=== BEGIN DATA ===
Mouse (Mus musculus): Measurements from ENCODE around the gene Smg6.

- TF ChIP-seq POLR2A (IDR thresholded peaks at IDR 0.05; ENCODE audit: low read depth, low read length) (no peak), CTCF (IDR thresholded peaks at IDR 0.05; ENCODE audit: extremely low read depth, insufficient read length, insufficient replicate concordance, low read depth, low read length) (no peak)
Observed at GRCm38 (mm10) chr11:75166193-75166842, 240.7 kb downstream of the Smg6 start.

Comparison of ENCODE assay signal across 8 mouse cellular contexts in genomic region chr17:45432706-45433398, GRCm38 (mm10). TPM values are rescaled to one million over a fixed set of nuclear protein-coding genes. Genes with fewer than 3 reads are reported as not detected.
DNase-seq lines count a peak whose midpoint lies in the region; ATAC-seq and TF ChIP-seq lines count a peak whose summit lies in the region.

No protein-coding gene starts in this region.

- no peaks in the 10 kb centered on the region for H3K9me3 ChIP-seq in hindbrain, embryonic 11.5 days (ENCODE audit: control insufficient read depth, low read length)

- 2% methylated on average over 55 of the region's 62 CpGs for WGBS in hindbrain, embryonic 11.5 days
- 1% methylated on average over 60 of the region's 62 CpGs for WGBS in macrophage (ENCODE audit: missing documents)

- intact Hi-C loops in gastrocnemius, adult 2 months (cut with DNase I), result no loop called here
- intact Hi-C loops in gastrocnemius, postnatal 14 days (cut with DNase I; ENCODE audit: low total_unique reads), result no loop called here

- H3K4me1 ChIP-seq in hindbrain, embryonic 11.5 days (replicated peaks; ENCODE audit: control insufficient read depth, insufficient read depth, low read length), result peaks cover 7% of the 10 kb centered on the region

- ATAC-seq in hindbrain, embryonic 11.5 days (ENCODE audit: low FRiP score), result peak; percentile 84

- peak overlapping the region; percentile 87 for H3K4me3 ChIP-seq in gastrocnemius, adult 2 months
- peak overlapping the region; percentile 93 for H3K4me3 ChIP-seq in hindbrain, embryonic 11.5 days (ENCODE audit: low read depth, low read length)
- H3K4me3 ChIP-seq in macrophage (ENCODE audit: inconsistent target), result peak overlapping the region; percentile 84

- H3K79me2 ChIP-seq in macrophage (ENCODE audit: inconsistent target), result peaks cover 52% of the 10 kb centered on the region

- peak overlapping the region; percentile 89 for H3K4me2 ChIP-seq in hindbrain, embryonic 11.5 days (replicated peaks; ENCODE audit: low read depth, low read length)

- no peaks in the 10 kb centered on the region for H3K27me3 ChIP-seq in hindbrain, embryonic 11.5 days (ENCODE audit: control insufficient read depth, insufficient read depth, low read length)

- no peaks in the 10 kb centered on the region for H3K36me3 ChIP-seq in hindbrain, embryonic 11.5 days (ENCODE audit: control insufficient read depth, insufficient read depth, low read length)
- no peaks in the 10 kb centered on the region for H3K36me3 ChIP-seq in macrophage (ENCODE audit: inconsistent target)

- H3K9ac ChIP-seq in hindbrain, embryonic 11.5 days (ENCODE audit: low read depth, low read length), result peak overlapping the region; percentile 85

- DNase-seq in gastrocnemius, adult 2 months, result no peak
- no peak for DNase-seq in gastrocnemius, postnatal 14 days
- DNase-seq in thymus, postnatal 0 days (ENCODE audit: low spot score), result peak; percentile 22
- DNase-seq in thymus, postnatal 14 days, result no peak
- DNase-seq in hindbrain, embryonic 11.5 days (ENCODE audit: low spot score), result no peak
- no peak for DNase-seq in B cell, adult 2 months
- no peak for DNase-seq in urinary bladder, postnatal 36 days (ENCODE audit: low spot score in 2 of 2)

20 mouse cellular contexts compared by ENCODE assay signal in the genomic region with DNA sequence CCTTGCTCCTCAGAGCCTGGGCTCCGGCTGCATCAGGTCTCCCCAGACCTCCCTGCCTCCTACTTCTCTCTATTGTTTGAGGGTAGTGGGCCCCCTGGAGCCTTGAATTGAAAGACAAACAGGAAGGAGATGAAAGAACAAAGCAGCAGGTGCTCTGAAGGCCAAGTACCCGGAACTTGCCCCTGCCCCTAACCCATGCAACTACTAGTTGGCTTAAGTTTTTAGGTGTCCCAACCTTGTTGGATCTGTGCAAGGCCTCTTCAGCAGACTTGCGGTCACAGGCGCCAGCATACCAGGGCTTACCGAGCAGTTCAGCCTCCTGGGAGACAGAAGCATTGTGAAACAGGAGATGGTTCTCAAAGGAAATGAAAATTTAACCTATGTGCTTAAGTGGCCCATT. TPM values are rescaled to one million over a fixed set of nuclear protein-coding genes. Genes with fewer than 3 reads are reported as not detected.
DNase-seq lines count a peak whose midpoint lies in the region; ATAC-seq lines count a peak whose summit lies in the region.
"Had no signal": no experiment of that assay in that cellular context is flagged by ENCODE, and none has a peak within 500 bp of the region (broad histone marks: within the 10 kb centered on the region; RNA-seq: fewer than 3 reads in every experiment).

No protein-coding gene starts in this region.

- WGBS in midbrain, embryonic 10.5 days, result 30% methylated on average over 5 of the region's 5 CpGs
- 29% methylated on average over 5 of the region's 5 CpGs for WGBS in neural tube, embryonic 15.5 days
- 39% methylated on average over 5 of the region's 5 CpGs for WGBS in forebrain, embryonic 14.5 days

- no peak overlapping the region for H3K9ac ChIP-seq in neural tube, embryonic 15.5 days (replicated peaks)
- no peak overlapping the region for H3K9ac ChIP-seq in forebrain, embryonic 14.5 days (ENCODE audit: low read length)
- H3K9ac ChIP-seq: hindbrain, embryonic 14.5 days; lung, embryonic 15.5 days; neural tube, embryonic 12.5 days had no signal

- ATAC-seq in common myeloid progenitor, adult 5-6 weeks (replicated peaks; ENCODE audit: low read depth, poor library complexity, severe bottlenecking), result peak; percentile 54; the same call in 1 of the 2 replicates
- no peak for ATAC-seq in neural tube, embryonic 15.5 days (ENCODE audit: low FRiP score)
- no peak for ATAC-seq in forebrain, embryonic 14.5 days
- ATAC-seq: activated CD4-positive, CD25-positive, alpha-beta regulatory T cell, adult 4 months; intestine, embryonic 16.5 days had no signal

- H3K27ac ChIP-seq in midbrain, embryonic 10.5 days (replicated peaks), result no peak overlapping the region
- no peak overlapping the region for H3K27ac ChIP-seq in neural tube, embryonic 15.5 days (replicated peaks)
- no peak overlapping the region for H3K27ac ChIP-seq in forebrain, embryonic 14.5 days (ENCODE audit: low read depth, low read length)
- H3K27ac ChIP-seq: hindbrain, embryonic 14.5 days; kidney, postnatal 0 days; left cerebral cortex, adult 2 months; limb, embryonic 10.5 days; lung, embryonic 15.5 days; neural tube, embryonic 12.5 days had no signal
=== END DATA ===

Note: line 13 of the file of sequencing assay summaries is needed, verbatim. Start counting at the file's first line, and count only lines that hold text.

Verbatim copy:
- ATAC-seq in hindbrain, embryonic 11.5 days (ENCODE audit: low FRiP score), result peak; percentile 84